8 Likes

but it also applies to use std::io::* and use std::fmt::*. I know there's std::io::prelude::*. I'm not sure if there's one for fmt, but also that area seems under-designed a bit. There's magical global prelude and there are DIY informal preludes all over the place without language support, while the shortest most supported syntax is a known footgun.

I‘d say it depends on the design of a particular library/module.

Sometimes the library encompasses many types, and has a classy_name::, so it makes sense to design it for prefixed use (good example here is importing fmt module to manually implement Debug).

Sometime, a library exports a couple of vocabulary types, which are better imported (Mutexes and atomics, for example)

And the hard case is when you have both. My worst example here is HashMap, which you generally use unqualified, unless you need to match on hash_map::Entry. You either need to import module as well (inconsistently using imports) or to use unqualified Entry, which just reads as too general, and might clash with another Entry in scope.

2 Likes

Consider the situation of once_cell but also image and others. Both have a similar style, a bunch of top-level modules for grouping but each module has similar or even the same content and a high overlap of names. Basically, you can not import items from both modules without renaming. In image we thus have gone the route of applying a prefix against the style rules (i.e. image::png::PngDecoder) since this is somewhat of an expected case and the module names alone are generic enough to collide with names in their own right, when importing them alone as a prefix.

I wonder if it were possible to combine these two approaches, e.g. by adding some feature of glob imports with automatic prefix or prefixes per scoping. Then renaming them to the style rules would be more comfortable.

// Rough sketch for possible syntax
use image::png::Decoder as Png*;
let _ = PngDecoder::new(...);
4 Likes

The prefix seems fine for "classy" package names, but that isn't always possible. For example, icu_plural_rules::Error is not as nice as something like PluralsError. The prefix on the type name can be quite a bit shorter than the crate name because it doesn't need to be unique in the global crate namespace.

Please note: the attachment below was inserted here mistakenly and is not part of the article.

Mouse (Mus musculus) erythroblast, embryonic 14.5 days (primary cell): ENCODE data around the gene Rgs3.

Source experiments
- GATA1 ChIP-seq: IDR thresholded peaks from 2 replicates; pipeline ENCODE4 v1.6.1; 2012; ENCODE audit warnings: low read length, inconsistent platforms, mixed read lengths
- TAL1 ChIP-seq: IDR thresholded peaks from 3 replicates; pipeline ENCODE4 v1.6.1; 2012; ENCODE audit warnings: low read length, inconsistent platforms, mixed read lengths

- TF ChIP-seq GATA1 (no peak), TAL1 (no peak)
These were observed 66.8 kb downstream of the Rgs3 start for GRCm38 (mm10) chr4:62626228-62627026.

This pretty much describes where I'm at. I'm using (1 level of) module prefixes more and more, and think that's actually a great way to clean up use imports.

But that said, when you wind up with a lot of types with the same name flying around, it can get confusing.

Another place where it's problematic is rustdoc. It may be very clear when you're looking at actual code what's happening with a bunch of module prefixes, but that information is lost in the rustdoc, and when you see Error it becomes trickier to answer the question of "which Error?" (you have to at least mouseover and read the link, or click through)

8 Likes

There is an open issue for this: https://github.com/rust-lang/rust/issues/74924

2 Likes

The general strategy I've taken for this is:

  • If a module has a single error type, name it Error and reference it as mod::Error elsewhere. Exposing a Result is optional (I'm not a fan of custom Result aliases).
  • If a module needs to expose multiple errors, name them FooError and reference them as FooError (I try to avoid this).
  • Avoid ::* like the plague because it makes it really hard to find where a name came from. (The way rustc does this drives me nuts.) super::* is obviously ok for inline modules, and it's probably ok to use when doing re-exports.
  • Avoid preludes. Writing five lines of use foo::Trait as _; never hurt anyone.

I think Go's flat package namespace a bit insane, but the idea that all external names are referred to as package.Name is a pretty solid one. I also never import free functions directly, and always write mem::size_of etc.

4 Likes

You can always rename it while importing so eg you can do use std::io::IoError as Error; if you so desire.

In that case, why not do use hash_map::Entry as HashMapEntry; or something like it? When it isn't clear from context that Entry is specifically tied to HashMap, that's what I'd probably do.

In that case, why not do use hash_map::Entry as HashMapEntry; or something like it?

In my aesthetics, this would be worse than both qualified hash_map::Entry and unqualified Entry, I assign high cost to adding synonyms.

2 Likes

May I ask why?

I ask because personally I've never attached such a cost, and I think that's mostly because I can use rust-analyzer to jump to a definition, and when that works (which sadly it doesn't all the time) it's not really ambiguous for me what's what.